I think there were several elements that made this a successful pug.
1) The gold requirement
If you want to come you must have gold. It shows you're capable of bidding and paying for items and stops the tourists who have no gold but just want to earn some of the pot. You could of course have money and never bid for a single thing, but a smart raid leader will watch out for those people and stop inviting them unless they're one of the powerhouse tanks/dps/heals that make the raid happen.
2) The gear requirement
I was the worst geared person in the entire raid, but was at the point where there was absolutely nothing left for me to buy with triumph emblems. To give you an idea, according to WoW Heroes my feral is perfectly geared for ToC 25 and ICC 10. This meant that the raid's potential dps was very high.
3) Experienced raiders
People were expected to know the fights. Bosses were not explained beyond sorting out assignments. Nobody failed for not knowing the fight, and fact was, very few people got achievements that night. They already had them. Even Rotface with all the slime management was a one-shot. I think we could've done Putricide given more time.
4) Good raid leadership
The raid leader was very aware and good at calling out events, whether it was managing people with spores on Festergut or people who had to run from flame spheres in Blood Princes. That he managed to do this as a healer was even more remarkable. He also had a very matter-of-fact tone of voice. He never got mad, but just laid things out as they were. He gave orders, expected them to be followed, and they were.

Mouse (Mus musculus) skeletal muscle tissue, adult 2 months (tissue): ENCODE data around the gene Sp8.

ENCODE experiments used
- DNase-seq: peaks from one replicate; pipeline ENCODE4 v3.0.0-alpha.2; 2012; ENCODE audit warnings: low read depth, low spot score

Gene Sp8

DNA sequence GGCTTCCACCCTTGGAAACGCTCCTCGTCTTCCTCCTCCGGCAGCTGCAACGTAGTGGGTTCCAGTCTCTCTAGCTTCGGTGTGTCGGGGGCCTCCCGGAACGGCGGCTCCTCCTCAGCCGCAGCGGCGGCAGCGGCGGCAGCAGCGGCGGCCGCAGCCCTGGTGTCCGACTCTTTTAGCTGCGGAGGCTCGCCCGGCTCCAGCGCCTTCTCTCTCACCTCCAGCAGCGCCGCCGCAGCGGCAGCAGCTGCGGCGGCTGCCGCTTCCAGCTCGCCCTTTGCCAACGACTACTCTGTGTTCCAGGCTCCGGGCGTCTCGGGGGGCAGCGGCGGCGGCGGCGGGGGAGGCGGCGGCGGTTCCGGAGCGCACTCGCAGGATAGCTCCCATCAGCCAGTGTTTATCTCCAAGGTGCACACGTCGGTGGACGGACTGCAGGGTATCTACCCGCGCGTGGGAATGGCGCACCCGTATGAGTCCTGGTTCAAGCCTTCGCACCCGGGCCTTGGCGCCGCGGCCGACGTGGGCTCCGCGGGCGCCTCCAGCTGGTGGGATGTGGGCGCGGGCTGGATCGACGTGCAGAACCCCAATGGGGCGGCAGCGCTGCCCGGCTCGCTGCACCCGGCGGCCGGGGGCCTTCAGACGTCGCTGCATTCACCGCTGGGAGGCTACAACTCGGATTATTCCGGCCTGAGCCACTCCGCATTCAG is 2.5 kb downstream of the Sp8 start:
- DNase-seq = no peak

5) Professional attitude
Almost everyone had it. No one was whiney or full of themselves. Vent was clear of chit-chat. It was all business, very professional. Many of us left with a polite "Thank you, sir" for the raid leader, and all properly typed out.
So now I'm 4k richer, I have 25-man achievements to flash in my attempts to get in an ICC 10 pug, and I had one heck of a smooth run. It was just about everything I could have wanted from a pug raid.
I wish some more gear had dropped that I could have used though. I felt kind of bad that I didn't spend anything since I otherwise got so much out of it and the raid leader really did take a chance on me with my gear and no proof of experience. It opened some pugging doors for me and I'd hate for the raid leader to think I just came to freeload.
I can't say whether all GDKP runs are as good as this one. I haven't been to the one on Skywall yet (work keeps conflicting), but I think it's a certain type of player that comes to those runs, so that tends to weed out the poor performers. The participants need to know and understand how GDKP works, and those who don't bother to learn how the system works don't get that far. Also, participants need a decent amount of gold, and be willing to spend it.
Players will pay thousands for a choice epic (the [Shadow Silk Spindle] from Blood Princes last night went for 13k), but for a player to do that they need to understand the value of the item to them.
In a pug that does /roll, someone might very well roll on items that are negligible upgrades, upgrades that aren't really upgrades, or even technically off-spec (healers rolling on +hit gear). Would those same people drop 5k on the item?
GDKP ensures that the person who ends up with the item is the person who really wanted it. It won't stop off-specs, but people aren't likely to drop tons of money on something unless they're sure about it, and if they do drop a ton of money on it, everyone else is happy because they got compensated.
Over 100,000 gold was "spent" on last night's run, so everyone left with a pretty good payout even if they did get any items, and several said they'd be happy to come again.
World of Tanks cheat: the exploit
7 hours ago